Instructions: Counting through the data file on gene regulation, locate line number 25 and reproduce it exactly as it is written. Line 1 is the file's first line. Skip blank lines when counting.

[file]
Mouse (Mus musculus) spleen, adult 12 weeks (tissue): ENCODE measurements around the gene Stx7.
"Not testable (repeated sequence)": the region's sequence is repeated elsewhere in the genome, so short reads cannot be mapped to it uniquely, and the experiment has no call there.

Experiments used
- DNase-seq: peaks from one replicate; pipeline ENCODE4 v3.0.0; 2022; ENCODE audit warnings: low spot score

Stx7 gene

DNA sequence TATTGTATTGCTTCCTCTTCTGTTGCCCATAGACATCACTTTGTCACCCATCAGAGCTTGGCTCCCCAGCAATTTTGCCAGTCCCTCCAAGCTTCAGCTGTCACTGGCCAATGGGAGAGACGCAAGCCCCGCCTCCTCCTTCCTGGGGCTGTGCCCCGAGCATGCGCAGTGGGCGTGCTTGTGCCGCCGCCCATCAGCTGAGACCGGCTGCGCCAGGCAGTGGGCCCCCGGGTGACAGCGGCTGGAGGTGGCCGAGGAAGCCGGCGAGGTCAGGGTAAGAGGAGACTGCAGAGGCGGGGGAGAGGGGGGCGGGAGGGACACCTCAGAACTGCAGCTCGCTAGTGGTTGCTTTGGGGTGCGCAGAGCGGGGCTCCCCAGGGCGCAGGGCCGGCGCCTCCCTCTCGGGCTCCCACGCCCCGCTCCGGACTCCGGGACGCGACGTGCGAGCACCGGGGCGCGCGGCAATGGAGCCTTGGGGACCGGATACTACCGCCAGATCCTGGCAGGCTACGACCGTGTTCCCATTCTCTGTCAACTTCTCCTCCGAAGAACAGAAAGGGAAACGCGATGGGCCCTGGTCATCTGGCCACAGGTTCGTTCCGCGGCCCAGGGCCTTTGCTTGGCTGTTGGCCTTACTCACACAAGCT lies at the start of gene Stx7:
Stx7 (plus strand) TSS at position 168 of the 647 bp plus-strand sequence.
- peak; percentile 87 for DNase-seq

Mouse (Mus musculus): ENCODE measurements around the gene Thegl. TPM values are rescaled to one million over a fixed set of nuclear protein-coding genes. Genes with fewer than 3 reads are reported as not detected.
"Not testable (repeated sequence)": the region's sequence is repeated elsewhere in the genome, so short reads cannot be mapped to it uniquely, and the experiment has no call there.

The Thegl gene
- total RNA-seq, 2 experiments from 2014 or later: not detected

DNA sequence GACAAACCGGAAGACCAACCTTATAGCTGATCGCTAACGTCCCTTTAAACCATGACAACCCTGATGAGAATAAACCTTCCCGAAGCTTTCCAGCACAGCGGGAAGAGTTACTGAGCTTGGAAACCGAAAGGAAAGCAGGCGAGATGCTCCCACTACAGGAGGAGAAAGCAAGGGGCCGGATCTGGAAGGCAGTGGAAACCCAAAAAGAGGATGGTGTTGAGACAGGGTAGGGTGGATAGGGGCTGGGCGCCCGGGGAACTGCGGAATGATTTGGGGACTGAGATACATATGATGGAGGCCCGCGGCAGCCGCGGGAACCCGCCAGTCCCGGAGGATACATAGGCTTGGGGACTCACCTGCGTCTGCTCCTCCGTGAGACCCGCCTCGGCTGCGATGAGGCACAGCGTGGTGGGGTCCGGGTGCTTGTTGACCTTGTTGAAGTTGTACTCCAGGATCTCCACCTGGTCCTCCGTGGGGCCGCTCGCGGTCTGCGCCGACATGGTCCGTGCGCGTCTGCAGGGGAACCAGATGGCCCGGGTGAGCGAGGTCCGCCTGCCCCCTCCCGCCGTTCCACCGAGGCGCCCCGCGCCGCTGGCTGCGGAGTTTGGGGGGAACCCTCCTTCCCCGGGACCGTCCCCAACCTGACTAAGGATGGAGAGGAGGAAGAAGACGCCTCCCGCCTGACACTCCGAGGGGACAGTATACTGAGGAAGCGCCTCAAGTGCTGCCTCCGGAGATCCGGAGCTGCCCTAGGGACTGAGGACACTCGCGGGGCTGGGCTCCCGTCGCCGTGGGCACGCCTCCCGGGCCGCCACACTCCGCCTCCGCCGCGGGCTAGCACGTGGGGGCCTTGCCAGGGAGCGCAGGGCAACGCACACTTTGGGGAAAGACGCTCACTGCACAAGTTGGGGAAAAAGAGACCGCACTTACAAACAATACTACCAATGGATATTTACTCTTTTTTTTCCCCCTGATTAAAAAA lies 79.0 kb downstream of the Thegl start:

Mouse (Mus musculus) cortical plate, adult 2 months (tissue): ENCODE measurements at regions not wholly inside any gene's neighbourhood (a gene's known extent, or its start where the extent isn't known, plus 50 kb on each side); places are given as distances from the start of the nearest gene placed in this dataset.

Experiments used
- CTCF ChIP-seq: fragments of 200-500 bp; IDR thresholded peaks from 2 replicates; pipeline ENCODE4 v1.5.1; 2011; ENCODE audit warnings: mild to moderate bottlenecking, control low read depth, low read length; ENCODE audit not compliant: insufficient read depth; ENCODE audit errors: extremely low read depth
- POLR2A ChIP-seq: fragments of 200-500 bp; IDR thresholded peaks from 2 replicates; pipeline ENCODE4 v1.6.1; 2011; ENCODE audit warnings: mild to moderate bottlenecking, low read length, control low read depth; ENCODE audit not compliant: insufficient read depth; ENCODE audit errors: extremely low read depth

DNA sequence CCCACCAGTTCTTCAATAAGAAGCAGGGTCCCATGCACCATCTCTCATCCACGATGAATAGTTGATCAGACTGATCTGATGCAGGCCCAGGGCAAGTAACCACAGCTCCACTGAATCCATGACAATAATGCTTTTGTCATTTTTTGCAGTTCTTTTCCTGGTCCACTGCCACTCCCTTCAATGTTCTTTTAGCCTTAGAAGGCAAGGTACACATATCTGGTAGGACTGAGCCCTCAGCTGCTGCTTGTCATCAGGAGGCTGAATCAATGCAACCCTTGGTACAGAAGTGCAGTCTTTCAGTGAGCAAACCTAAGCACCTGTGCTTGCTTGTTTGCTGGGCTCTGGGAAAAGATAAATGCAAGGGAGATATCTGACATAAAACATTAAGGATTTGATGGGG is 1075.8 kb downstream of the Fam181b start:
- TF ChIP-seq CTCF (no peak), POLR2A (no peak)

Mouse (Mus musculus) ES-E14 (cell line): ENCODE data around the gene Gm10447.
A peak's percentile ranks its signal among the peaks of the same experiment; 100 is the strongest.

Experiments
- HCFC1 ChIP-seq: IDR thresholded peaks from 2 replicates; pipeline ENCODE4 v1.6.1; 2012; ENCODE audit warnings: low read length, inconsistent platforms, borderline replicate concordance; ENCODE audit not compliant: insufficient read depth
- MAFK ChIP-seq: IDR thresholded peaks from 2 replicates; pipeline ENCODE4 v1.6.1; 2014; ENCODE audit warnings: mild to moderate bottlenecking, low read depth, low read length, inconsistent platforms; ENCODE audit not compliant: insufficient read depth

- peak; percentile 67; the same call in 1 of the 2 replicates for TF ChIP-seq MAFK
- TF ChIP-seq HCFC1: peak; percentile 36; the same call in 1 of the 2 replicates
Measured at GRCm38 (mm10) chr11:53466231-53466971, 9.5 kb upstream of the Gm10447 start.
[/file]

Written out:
- peak; percentile 67; the same call in 1 of the 2 replicates for TF ChIP-seq MAFK